Collective Effervescence. It's become a pre-Halloween ritual in Portland, and all over the world – zombies, gathered en masse, to simultaneously dance to Michael Jackson's "Thriller.
" The event, known as Thrill the World, is coming back to town for its ninth straight year, treating audiences and unwitting passersby to a real-life version of John Landis' iconic 1983 music video. This year's event is scheduled for Saturday, Oct. 24 in downtown Portland, taking over S.W. 2nd Ave. from W. Burnside to Ankeny, near the entrance to Saturday market. Organizers have been running dance practices for weeks, but all it takes is one session to learn the whole routine. One final practice is scheduled before the main event Saturday, and there are also instructional videos online.
Thrill the World Portland is a fundraiser for the Sexual Minority Youth Resource Center, a program of New Avenues for Youth. When: Saturday, Oct. 24, at 3 p.m. --Jamie Hale | email@example.com | @HaleJamesB. Dan Ariely: What makes us feel good about our work? How companies force 'emotional labor' on low-wage workers. A Starbucks barista’s job is more than just serving coffee.
She also needs to be polite, even friendly, to the customers. If she does her job correctly, then maybe the customer will walk away feeling like the barista was actually happy to serve him—that it was not only her job, but a genuine pleasure. In many jobs, that sort of projected enthusiasm may just be a way of earning some additional tips on top of the employee’s base pay.
But in other lines of work—including the occupations which fuel America’s growing low-wage service sector—proper emotional responses are mandatory. The sociologist Arlie Russell Hochschild coined the term “emotional labor” in her 1983 book, The Managed Heart: Commercialization of Human Feeling, where she described it as ”management of feeling to create a publicly observable facial and bodily display … sold for a wage.” In The Nation, Eidelson highlights Starbucks’ famous “come together” cups as a perfect example of emotional labor. Russell Brand on How Capitalism Silences the Inherent Human Desire for Fairness - Truthdig. I believe in change, personal change most of all,” Russell Brand writes.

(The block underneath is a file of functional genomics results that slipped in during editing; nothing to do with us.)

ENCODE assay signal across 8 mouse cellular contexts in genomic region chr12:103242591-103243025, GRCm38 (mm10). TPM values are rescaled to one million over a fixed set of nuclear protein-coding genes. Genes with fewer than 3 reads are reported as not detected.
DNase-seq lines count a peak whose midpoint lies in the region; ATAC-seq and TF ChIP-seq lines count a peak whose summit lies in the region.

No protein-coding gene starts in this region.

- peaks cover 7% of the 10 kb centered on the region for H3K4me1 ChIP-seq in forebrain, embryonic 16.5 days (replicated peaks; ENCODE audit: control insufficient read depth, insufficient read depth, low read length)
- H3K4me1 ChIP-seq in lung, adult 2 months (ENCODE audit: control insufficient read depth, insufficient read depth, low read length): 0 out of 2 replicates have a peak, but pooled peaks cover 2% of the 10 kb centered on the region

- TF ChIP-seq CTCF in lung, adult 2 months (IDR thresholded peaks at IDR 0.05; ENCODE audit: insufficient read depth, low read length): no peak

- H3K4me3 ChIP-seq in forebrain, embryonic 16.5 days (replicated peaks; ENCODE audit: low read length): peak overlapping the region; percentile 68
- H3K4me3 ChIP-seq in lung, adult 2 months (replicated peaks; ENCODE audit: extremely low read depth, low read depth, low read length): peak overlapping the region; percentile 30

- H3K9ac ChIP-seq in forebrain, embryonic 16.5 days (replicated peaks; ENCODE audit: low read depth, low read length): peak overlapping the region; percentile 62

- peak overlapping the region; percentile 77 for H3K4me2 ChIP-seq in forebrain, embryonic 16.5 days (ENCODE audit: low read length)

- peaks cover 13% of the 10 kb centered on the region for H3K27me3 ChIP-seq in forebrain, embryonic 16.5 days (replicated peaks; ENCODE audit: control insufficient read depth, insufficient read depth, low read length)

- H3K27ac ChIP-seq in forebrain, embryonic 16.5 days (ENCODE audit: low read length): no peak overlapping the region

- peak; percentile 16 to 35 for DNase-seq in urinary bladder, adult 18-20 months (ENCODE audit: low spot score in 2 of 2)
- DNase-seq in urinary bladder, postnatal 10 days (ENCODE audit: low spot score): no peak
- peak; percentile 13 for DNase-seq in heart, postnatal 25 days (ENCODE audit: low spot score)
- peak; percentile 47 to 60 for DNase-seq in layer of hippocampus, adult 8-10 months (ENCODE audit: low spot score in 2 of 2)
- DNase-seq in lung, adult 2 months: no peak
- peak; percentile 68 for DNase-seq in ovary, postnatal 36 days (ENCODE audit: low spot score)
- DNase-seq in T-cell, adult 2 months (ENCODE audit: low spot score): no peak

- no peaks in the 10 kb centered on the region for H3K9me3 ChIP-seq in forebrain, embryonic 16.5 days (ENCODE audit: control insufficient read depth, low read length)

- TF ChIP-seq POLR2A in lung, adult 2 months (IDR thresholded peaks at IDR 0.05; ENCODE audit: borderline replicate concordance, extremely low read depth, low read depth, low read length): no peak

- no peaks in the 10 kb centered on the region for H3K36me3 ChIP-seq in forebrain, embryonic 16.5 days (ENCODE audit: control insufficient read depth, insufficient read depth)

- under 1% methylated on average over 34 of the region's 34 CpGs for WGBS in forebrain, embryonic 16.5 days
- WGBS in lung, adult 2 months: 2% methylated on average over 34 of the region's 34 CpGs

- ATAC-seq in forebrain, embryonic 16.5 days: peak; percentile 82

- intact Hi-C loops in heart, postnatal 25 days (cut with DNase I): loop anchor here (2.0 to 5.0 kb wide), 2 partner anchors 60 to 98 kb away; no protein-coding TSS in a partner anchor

“Know, too, that I have seen what fame and fortune have to offer and I know it’s not the answer. Of course, I have to change as an individual and part of that will be sharing wealth, though without systemic change, that will be a sweet, futile gesture.” Dooley Productions / Shutterstock.com “I know, I know. I’m rich, I’m famous, I have money, I have had private security on and off for years,” comedian Russell Brand acknowledges in a recent article for The Guardian as he discusses the need to abolish the guard labor that protects the rich. And perhaps this is what is so appealing about Brand’s paradoxically lofty yet accessible prose and overall flamboyant persona: his willingness to admit that a revolution must happen at all levels of society, even if that means sacrificing the privilege that he, among many others, reaps disproportionate benefits from.
—Posted by Natasha Hakimi Zapata More Below the Ad. Understanding Jean Baudrillard with Pumpkin Spice Lattes. It’s fall, and America is once again infatuated with pumpkin spice everything.
What started as a simple fascination with pumpkin spice lattes has now spread – pumpkin spice is now a culinary cancer on otherwise fine food. Pumpkin spice also offers the perfect opportunity to understand Jean Baudrillard, the thinker of simulation and inventor of the Matrix. But first, some history. Pumpkin spice lattes are the demon spawn of Starbucks, who concocted the beverage about 11 years ago. As of last year, the company had sold more than 200 million. We live in a world where our globalized and industrialized agricultural system has erased seasons. The fact is, we can get pumpkin year-round if we really tried, especially canned. For Baudrillard, the world isn’t dictated by reality, but simulation and simulacra. Simulation is different than a simple representation. Images are reflection of a profound reality: A picture of pumpkin is like the real thing.Images mask and denature a profound reality. 27.jpg (JPEG Image, 1280 × 742 pixels) - Scaled (80%) This Woman Used Photoshop To Convince Her Family That She Went On A Six-Week ...